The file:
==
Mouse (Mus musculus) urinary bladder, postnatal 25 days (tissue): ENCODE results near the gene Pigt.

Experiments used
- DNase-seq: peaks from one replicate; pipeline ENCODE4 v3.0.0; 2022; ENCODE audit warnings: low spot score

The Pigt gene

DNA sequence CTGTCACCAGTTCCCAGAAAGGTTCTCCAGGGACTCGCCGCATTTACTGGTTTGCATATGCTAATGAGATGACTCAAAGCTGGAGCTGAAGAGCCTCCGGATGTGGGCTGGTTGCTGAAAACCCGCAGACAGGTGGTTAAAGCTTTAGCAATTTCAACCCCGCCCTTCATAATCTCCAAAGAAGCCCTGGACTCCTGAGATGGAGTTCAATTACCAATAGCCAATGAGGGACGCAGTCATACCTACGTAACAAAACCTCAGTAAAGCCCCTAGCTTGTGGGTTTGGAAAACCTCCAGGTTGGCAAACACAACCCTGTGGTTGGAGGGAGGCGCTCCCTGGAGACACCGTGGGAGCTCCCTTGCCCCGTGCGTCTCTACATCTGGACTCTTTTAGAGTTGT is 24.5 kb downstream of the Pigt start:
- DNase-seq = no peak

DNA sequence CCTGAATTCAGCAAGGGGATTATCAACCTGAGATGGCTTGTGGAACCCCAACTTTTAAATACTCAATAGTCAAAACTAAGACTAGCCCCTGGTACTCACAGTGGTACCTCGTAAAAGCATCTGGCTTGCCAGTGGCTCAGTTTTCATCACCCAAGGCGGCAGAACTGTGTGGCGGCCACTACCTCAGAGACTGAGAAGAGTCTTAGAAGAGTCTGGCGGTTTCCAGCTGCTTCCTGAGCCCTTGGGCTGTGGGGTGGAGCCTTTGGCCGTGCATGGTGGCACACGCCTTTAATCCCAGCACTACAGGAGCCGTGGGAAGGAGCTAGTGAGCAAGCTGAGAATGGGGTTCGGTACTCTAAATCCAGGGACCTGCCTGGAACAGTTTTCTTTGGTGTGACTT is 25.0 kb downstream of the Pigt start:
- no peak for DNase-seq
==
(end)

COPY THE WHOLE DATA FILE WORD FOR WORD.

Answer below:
Mouse (Mus musculus) urinary bladder, postnatal 25 days (tissue): ENCODE results near the gene Pigt.

Experiments used
- DNase-seq: peaks from one replicate; pipeline ENCODE4 v3.0.0; 2022; ENCODE audit warnings: low spot score

The Pigt gene

DNA sequence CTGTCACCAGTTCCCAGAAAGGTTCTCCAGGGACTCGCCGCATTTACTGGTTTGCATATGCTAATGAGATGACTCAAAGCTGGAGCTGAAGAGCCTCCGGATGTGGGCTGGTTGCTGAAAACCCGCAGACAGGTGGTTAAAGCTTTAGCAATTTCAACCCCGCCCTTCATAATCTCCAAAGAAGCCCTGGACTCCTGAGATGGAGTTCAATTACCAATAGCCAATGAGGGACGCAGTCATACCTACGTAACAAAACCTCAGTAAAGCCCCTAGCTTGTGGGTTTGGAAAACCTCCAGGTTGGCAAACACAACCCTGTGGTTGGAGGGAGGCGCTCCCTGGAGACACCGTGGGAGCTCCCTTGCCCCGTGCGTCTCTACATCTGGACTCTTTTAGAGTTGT is 24.5 kb downstream of the Pigt start:
- DNase-seq = no peak

DNA sequence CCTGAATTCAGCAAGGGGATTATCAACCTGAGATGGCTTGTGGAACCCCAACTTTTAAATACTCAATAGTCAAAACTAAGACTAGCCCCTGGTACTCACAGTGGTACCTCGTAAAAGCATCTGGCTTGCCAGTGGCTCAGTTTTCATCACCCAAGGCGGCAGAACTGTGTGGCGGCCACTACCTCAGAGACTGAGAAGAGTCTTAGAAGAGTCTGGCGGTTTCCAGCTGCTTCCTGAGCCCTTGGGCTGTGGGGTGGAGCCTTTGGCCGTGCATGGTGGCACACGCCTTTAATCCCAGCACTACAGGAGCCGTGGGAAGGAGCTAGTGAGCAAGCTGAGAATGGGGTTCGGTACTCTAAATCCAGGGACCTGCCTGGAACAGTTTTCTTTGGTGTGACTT is 25.0 kb downstream of the Pigt start:
- no peak for DNase-seq